Elizabethan manor in the Devon countryside available for self-catering holiday let
Luxury holiday accommodation for up to 22 in Ottery St Mary, Devon Contact Cadhay
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Cadhay house and gardens are open to the public May-September
Cadhay house and gardens are open to the public
Groups are welcome to visit Cadhay by prior arrangement Cadhay gardens change throughout the year Cadhay is a unique venue for a special Devon wedding Cadhay offers guided tours of the Elizabethan manor Cadhay offers accommodation for up to 34 in both house and cottages Cadhay gardens are informal and a delight to visit Cadhay is an ideal venue to celebrate a family reunion, birthday or anniversay with friends and family Cadhay house and gardens are open to the public from May through September Cadhay house and gardens are open to the public from May through September Cadhay luxury holiday accommodation in Devon Cadhay family reunion landmark birthday or anniversary celebration Cadhay large house available for self-catering holiday rental sleeps 22 Cadhay is one of the best venues in Devon for your wedding Cadhay for your perfect Devon wedding Cadhay large house available for self-catering holiday rental sleeps 22 Cadhay luxury self-catering holiday accommodation Cadhay house and gardens are open to the public Cadhay, rent an Elizabethan manor for your self-catering Devon holiday

What our visitors say
“The house is special and the gardens and grounds are magnificent. We felt privileged to make Cadhay our home for a week and to reflect on all those generations of people over the centuries who also lived here. A truly memorable and unique experience.” 

Cadhay's house and gardens are a Devon destination

Listed by Country Life as ‘one of the top ten manor houses in the country’, Cadhay is a splendid manor built in 1550. The present owner, Rupert Thistlethwayte, has spent the better part of a decade restoring Cadhay to its previous splendour while introducing modern comforts such as heating, additional bathrooms, as well as contemporary furniture of his own design to complement the antique furniture. The result is an understated, pleasing mix of the historic and the modern, and a lived-in comfort that makes a stay at Cadhay a true delight.

Cadhay is constructed around its central Court of the Sovereigns, overlooked by four carved images of the Tudor monarchs. There are three receptions rooms on the East side of the house where guests can gather in comfort. Adjoining these is the Georgian dining room which was created in 1739 by inserting a lower ceiling in the Great Hall. The dining room can accommodate up to 22 for formal or informal meals in splendour. On the West side there is a large kitchen with an AGA that radiates warmth and comfort all year round. Up to 10 can dine comfortably in the kitchen.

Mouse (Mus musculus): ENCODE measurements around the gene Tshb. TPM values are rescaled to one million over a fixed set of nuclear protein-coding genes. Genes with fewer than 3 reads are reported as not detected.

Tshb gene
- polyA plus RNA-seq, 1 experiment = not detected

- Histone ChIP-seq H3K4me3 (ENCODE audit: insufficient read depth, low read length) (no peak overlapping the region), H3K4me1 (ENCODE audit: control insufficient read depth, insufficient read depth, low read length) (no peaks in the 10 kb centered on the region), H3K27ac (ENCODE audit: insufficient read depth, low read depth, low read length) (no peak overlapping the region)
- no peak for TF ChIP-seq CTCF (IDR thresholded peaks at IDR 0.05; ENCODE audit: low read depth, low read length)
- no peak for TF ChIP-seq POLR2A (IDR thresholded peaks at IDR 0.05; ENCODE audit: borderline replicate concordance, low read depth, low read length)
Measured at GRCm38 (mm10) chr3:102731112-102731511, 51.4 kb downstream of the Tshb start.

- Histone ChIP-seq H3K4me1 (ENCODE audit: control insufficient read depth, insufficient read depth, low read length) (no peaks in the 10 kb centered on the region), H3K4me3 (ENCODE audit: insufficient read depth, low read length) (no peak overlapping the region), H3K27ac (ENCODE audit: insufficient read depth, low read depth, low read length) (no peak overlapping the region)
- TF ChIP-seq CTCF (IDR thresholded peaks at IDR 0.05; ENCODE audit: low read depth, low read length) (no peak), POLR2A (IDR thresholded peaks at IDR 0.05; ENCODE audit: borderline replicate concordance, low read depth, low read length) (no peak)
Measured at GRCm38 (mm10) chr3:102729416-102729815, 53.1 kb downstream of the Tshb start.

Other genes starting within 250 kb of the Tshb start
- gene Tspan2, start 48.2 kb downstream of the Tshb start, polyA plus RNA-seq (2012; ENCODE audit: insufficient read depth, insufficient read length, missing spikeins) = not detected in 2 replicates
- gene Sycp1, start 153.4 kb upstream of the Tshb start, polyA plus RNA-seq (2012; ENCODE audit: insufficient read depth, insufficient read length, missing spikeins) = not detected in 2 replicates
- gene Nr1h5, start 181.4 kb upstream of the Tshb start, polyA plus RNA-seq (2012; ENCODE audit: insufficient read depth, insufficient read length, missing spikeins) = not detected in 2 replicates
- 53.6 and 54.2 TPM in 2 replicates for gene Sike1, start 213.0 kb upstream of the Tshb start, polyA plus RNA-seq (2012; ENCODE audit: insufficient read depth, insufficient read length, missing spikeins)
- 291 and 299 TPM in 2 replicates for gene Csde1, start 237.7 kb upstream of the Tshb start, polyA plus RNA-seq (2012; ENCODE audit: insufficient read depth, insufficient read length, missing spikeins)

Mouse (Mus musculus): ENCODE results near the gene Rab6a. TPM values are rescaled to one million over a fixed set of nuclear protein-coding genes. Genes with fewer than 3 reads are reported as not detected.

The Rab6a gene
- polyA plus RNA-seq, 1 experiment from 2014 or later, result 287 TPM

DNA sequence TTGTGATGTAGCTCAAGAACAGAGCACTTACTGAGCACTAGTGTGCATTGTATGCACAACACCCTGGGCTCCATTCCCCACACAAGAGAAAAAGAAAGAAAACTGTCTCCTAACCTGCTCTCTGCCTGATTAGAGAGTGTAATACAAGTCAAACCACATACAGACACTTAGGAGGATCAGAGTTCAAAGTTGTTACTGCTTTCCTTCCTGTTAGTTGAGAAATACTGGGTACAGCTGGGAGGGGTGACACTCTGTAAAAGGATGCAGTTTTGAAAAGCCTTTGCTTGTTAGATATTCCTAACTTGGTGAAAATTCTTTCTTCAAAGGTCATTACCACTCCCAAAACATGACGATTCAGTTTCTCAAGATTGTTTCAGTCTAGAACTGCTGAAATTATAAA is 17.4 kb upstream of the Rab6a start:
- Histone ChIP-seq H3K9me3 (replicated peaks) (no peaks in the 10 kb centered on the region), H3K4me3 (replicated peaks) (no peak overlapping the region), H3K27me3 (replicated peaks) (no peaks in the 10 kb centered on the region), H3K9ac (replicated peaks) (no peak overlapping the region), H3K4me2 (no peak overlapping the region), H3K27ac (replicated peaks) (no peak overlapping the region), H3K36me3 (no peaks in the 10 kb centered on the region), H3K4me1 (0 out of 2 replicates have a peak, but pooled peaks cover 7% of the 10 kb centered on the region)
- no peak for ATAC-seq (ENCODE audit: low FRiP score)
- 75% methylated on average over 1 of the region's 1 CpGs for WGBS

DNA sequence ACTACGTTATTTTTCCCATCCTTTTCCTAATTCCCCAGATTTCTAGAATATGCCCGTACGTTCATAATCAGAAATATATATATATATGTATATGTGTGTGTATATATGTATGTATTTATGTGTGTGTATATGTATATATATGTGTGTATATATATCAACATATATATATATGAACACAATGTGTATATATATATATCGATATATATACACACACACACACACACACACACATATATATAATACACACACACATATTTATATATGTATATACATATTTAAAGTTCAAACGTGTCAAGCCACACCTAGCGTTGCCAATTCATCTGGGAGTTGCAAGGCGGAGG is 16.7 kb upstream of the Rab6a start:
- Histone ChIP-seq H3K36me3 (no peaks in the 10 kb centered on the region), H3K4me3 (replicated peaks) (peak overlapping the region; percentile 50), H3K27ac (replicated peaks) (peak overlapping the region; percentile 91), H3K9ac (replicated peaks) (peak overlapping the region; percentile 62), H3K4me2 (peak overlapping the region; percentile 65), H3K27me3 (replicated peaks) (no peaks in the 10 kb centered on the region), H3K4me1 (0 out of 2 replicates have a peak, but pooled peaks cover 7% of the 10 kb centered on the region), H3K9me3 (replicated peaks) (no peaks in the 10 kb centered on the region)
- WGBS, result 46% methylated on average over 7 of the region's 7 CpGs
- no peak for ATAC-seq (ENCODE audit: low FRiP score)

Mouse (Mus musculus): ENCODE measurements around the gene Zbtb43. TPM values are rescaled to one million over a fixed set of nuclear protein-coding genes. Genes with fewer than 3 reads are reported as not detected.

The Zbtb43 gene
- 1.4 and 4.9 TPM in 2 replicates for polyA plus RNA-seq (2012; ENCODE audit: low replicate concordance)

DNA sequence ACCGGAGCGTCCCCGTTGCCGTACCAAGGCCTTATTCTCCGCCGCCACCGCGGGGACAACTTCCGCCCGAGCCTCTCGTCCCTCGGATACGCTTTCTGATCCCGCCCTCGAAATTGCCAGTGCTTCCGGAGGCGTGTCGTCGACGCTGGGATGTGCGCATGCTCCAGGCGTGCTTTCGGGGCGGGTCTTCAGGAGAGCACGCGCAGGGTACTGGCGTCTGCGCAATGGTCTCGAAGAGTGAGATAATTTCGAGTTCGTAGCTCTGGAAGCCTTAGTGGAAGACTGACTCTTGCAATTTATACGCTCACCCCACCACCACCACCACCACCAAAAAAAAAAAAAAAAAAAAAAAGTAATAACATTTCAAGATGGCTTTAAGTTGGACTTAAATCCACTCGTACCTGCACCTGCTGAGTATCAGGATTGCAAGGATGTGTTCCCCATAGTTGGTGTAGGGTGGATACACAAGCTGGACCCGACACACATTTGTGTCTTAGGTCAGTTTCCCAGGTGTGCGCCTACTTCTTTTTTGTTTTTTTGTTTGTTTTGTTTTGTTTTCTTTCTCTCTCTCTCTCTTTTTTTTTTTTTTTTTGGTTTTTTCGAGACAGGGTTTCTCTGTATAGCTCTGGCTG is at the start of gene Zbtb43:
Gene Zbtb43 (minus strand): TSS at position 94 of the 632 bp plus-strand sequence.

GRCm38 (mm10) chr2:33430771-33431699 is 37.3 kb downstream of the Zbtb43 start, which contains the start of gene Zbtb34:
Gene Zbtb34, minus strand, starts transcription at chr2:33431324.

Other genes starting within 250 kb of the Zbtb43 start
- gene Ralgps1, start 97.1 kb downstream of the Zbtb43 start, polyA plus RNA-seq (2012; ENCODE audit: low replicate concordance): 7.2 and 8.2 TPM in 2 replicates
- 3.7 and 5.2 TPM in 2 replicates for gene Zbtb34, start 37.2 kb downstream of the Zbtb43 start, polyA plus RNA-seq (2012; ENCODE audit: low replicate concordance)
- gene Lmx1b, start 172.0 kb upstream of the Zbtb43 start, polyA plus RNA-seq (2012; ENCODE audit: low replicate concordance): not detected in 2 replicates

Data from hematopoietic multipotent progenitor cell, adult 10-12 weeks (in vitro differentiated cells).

Upstairs, the Long Gallery, added in the reign of Elizabeth 1, is a notable feature, serving today as something of a family museum. The Roof Chamber, with its feature beamed ceiling, is a splendid venue for civic marriage ceremonies.

Cadhay combines the grandeur of aristocratic Elizabethan living with all 21st century comforts. The Grade 1 listed building has a wealth of period and contemporary features, such as stone fireplaces, leaded windows, stone mullions, stucco ceilings, oak floors, designer curtains, beautiful antique and contemporary furniture, paintings and portraits and other artwork and antiques.

Cadhay's garden is beautiful but it is not a formal show garden. Nonetheless gardening enthusiasts come here to enjoy its informal and natural design and relaxing beauty. The house is approached from the north down a lime tree avenue. On the east side it looks out over lawns with a ha-ha giving a seamless view over parkland - a very popular venue for wedding receptions.

After farm buildings on the south side were demolished in 1910, a border was established and a lawn was laid out and planted with Irish yews leading to the mediaeval fish ponds. Plants of note include an avenue of limes, Gunnera manicata, Cotinus coggygnia, Cosmea bipinnatus, Magnolia grandiflora, Dahlia hybrids and Echinacea purpure.

Behind the house, the walled kitchen gardens have been given over to allotments. At some times of the year, homegrown vegetables may be available to guests.

The gardens, together with the house, are open to the public on Fridays between 2pm and 5.00pm (last tour 4pm) from May to September, and during late May and summer Bank Holidays. A Tea Room is open, serving  homebaked cakes and light refreshments.

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Cadhay is a member of East Devon Excellence

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Main photography by Kim Millon
Additional photography courtesy of Country Life Magazine
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